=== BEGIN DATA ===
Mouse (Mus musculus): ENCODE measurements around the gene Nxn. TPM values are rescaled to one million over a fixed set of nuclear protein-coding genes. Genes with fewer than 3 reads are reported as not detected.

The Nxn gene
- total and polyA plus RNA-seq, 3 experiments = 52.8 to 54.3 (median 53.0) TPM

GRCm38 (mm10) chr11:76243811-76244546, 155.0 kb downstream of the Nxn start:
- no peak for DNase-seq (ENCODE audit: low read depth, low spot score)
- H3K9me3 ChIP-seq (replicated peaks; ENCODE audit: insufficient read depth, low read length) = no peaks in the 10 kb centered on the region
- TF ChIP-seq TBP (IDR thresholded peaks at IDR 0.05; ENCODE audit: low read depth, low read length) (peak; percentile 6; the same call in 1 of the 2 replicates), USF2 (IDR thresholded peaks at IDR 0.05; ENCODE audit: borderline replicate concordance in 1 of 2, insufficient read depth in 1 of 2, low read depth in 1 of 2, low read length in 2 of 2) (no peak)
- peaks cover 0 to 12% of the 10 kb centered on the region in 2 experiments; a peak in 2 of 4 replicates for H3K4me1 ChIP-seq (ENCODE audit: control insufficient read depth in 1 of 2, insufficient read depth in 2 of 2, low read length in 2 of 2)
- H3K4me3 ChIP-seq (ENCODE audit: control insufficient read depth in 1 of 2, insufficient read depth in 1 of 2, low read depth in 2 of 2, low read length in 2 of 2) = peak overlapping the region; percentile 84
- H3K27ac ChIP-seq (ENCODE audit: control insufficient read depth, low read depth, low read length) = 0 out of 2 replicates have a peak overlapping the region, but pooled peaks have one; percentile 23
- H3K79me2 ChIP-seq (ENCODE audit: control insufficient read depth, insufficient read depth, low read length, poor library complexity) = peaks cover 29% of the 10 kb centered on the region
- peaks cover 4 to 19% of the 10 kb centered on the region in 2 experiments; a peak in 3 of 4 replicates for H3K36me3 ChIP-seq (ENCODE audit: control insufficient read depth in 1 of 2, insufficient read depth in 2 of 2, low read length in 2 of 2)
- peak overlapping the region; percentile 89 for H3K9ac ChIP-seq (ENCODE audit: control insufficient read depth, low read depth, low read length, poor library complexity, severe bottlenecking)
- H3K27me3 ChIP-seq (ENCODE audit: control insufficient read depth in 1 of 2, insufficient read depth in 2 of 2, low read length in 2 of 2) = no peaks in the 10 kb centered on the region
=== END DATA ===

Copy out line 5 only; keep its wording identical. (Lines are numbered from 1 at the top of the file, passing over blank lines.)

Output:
- no peak for DNase-seq (ENCODE audit: low read depth, low spot score)